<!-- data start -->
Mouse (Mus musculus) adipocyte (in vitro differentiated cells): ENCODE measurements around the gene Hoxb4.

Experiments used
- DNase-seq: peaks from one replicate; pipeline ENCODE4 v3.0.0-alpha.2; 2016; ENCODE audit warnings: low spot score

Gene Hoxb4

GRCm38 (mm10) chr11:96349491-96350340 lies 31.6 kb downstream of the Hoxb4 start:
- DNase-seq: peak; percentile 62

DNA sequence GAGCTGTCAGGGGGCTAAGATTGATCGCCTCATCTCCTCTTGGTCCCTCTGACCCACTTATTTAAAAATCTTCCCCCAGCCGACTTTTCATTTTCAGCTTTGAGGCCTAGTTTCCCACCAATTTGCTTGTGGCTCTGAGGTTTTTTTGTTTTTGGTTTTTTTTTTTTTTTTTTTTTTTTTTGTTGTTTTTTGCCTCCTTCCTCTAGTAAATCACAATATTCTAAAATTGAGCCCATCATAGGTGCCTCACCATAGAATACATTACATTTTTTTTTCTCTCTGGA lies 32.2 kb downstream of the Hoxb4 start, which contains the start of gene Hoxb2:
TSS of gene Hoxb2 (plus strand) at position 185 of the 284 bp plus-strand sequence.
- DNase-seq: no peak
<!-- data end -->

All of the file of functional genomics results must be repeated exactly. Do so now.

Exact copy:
Mouse (Mus musculus) adipocyte (in vitro differentiated cells): ENCODE measurements around the gene Hoxb4.

Experiments used
- DNase-seq: peaks from one replicate; pipeline ENCODE4 v3.0.0-alpha.2; 2016; ENCODE audit warnings: low spot score

Gene Hoxb4

GRCm38 (mm10) chr11:96349491-96350340 lies 31.6 kb downstream of the Hoxb4 start:
- DNase-seq: peak; percentile 62

DNA sequence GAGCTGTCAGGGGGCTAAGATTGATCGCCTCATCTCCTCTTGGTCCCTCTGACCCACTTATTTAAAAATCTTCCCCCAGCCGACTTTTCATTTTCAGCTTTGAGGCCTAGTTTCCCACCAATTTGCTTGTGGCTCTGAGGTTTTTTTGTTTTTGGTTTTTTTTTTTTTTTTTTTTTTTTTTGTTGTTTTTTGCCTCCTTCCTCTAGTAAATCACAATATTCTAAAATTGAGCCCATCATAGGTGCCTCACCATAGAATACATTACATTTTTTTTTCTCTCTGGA lies 32.2 kb downstream of the Hoxb4 start, which contains the start of gene Hoxb2:
TSS of gene Hoxb2 (plus strand) at position 185 of the 284 bp plus-strand sequence.
- DNase-seq: no peak